Of Mice and Men
by John Steinbeck
We've got your back. With the Tough-O-Meter, you'll know whether to bring extra layers or Swiss army knives as you summit the literary mountain. (10 = Toughest)
(3) Base Camp
Steinbeck doesn't expect you to scale any mountains here. Sure, the dialect can be a bit tricky, but once you get used to the dropped word endings, it's pretty easy reading. Mostly, we're dealing with language like this:
Lennie dabbled his big paw in the water and wiggled his fingers so the water arose in little splashes; rings widened across the pool o the other side and came back again. Lennie watched them go. "Look, George. Look what I done." (1.9)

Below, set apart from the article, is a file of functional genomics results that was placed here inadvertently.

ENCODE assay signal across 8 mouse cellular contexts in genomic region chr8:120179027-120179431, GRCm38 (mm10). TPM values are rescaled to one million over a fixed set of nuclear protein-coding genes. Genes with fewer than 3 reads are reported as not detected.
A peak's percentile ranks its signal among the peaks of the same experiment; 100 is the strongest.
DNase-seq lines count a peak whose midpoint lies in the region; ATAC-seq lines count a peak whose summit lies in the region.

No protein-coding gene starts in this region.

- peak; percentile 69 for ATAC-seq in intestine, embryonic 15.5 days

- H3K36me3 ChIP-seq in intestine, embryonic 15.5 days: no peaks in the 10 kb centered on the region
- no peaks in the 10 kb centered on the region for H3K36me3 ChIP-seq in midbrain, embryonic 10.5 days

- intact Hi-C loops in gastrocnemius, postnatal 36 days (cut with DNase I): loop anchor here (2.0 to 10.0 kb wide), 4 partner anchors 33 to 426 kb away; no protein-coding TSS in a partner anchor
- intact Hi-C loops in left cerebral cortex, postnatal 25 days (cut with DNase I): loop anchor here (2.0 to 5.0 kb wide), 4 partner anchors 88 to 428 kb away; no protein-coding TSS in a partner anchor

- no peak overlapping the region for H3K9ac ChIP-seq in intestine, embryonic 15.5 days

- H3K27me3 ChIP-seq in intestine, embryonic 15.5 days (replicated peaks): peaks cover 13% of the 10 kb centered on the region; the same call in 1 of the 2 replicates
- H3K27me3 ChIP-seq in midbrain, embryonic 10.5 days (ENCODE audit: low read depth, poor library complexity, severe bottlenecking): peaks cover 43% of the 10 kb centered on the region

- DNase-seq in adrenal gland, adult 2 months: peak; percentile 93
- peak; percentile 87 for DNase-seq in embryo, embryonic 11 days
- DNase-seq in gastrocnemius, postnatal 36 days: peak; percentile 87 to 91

Our narrator is straightforward, with words like "dabbled," "wiggled," and "splashes." Our characters are even simpler, with some really questionable grammar choices. And the plot? Something along the lines of boy meets boy; boy meets girl; boy loses boy. In fact, the toughest part is making it through the darn book without reaching for a tissue.